The classic tracks that include ‘Beyond the Dance’, ‘The Beginning’, ‘Icon’ and his most famous release ‘Strings of Life’ all emphasise Techno’s most crucial componant, that this is the music of machines, cold and soulless machines, but May injected and extracted so much hope, spirituality and soul from them that the result was truly inspirational. Inspiration is certainly one thing that all techno artists that came out in the wake of May’s recordings owe to him. An ambassador for Detroit and techno, May spent much time in the UK and Europe promoting the music at a time when America was not ready to wake up. At a time where the ‘Summer of Love’ was at its peak, May’s recordings, especially the seminal ‘Strings of life’ helped heighten and give further fuel to the movement. As well as his original production work, May’s ‘Mayday’ remix projects are also legendary. His re-workings turn average tracks into unique masterpieces, nowhere more evident than on his classic remix of pop band Dee-Lite’s ‘Wild Times’. This tune would also become a favorite of UK DJs at huge raves across the country, with its mixture of pounding hard basslines and tear rendering piano melodies, all combined with May’s trademark intricate and effect laden techno beats.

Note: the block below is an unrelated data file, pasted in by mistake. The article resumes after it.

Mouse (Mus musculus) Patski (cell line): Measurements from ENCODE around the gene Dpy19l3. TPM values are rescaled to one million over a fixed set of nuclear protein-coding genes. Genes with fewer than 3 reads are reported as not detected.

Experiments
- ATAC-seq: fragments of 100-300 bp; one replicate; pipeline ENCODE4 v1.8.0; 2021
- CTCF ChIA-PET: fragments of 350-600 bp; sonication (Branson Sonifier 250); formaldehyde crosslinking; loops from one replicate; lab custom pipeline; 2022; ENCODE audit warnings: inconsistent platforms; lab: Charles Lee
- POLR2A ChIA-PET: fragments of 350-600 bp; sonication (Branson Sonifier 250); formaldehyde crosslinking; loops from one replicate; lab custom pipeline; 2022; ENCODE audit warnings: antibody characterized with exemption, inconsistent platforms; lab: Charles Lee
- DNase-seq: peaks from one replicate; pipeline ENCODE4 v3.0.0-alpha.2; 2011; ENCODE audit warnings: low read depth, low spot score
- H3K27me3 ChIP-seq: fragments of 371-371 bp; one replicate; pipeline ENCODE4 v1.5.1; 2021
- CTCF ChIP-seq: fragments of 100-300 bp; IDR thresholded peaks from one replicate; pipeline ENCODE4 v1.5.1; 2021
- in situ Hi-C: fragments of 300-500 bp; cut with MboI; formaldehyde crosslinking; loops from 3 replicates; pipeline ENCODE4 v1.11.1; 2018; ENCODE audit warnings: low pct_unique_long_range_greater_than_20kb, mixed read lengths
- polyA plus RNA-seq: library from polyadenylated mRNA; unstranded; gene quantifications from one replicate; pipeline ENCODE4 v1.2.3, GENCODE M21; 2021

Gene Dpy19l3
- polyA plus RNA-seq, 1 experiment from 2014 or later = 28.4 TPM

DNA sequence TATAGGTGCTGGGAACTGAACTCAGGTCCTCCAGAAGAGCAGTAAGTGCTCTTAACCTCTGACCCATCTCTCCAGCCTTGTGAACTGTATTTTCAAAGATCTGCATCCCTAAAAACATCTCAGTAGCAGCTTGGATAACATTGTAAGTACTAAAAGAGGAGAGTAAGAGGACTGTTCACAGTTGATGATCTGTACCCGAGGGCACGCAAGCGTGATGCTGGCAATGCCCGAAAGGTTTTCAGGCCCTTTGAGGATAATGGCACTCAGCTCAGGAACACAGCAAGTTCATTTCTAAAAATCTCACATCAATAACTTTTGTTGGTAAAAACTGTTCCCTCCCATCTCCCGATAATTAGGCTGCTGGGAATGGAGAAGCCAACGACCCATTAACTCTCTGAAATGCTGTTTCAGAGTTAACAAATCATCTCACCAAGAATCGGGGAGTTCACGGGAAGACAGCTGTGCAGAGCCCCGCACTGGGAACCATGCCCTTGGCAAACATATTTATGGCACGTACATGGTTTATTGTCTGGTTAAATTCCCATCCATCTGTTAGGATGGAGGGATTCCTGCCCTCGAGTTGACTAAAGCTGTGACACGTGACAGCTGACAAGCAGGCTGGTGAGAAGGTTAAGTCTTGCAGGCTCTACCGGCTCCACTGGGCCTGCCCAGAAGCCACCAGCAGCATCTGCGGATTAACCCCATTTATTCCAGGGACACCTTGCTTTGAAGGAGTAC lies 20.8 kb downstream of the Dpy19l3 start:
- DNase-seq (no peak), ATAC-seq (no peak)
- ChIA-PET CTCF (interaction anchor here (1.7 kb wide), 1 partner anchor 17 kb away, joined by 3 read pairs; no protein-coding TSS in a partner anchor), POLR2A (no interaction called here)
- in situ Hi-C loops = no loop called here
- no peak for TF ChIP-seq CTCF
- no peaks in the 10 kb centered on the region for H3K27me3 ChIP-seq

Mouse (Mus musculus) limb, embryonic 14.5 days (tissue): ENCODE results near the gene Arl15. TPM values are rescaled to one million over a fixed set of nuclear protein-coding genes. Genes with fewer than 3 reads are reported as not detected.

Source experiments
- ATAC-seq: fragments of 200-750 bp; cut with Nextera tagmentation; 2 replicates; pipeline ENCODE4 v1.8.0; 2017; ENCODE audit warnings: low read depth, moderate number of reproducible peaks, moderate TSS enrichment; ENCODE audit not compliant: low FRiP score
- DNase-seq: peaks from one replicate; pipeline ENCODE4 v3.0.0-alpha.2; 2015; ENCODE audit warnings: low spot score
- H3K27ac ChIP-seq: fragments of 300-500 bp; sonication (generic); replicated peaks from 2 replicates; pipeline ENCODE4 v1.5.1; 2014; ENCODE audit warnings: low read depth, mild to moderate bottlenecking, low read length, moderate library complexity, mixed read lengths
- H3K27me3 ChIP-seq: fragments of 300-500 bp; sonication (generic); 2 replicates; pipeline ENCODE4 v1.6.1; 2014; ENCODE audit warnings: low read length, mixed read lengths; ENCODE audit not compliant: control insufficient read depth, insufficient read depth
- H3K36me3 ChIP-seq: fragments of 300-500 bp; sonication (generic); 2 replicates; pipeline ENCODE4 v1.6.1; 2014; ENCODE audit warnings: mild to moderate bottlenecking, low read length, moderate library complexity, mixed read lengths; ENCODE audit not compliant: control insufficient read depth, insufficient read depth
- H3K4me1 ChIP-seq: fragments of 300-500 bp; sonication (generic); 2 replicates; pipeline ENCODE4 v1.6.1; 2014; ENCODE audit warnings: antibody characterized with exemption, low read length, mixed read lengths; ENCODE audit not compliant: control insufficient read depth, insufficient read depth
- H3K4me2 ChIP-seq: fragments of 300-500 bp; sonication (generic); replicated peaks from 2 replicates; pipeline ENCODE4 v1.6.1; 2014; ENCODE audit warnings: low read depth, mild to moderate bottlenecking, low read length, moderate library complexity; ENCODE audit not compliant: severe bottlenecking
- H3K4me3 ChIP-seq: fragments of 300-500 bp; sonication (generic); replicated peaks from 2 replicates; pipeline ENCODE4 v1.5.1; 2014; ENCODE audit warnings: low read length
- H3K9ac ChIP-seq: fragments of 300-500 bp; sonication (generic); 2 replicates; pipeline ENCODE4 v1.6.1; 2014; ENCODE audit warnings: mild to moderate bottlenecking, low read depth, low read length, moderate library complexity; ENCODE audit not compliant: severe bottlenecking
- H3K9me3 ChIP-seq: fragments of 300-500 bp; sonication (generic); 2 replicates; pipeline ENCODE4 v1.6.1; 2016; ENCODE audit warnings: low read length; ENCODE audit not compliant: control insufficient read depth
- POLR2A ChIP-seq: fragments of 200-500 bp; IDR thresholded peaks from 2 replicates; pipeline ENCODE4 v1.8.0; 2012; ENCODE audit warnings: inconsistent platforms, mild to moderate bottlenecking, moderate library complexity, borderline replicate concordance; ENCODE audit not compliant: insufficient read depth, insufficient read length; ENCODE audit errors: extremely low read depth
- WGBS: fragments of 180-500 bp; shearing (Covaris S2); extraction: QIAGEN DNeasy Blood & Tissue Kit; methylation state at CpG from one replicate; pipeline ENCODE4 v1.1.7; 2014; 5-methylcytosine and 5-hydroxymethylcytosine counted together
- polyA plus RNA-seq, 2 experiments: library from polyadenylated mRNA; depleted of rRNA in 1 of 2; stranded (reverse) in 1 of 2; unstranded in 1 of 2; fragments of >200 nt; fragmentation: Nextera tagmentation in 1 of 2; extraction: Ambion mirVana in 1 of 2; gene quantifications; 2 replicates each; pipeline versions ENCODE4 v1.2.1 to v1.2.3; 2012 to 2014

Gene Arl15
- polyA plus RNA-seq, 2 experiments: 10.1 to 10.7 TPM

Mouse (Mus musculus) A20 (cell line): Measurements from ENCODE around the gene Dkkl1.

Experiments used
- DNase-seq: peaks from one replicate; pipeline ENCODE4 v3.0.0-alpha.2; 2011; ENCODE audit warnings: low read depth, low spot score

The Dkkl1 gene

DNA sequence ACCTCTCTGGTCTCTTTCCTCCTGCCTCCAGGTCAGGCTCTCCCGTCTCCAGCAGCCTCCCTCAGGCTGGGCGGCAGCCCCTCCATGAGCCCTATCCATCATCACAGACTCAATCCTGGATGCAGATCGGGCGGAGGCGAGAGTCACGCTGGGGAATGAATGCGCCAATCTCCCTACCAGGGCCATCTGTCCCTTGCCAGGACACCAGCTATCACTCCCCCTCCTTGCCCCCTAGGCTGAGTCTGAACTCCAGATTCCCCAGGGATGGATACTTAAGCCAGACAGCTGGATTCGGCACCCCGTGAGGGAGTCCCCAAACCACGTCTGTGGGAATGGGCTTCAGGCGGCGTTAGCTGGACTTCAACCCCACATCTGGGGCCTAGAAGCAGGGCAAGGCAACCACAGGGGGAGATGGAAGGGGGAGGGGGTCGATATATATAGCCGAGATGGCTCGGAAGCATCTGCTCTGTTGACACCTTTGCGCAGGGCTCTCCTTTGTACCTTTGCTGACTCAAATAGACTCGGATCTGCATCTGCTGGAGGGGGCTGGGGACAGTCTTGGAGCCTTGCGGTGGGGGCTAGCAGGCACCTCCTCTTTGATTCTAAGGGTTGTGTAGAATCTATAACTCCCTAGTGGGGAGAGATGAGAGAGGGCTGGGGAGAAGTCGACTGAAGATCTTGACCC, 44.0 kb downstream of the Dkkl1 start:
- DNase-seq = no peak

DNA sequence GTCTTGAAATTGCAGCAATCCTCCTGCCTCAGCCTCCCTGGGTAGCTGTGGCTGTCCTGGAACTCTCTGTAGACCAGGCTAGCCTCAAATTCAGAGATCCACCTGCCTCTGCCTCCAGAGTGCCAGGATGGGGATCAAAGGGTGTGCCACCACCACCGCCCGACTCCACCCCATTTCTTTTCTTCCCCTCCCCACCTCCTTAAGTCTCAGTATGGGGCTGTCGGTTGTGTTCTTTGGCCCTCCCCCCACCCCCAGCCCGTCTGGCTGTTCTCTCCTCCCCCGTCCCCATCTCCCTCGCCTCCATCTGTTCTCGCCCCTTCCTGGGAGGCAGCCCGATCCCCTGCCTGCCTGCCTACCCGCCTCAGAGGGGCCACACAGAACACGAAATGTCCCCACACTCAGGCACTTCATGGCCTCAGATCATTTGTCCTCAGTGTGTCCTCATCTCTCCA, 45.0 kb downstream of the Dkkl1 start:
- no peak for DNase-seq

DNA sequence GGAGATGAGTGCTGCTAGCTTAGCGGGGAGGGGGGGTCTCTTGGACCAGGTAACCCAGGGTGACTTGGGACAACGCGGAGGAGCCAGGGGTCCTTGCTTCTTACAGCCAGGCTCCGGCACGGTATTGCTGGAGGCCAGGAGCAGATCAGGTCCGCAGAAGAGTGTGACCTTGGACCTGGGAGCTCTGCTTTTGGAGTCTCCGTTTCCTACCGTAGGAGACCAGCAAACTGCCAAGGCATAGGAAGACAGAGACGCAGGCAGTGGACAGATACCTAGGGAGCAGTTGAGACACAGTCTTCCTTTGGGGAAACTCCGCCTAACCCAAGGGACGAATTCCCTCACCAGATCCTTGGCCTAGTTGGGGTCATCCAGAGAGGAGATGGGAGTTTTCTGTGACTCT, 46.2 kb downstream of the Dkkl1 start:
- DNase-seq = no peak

May spends most of his time touring the world as a DJ, continuing in the tradition of the likes of Ken Collier and Larry Levan, a tradition he started with his Deep Space parties all those years ago. He also still runs his Transmat label from Detroit, which has been given a new lease of life in recent years with the introduction of many artists that have helped kick start Detroit’s ‘third wave’ of dominence over techno. Artists like Aril Brikha, Microworld and Indio have taken the label in a new direction, maybe less raw and brutal as May’s early work, but still full of the same emotionally unrestrained sexy electronic funk that Derrick May helped give birth to.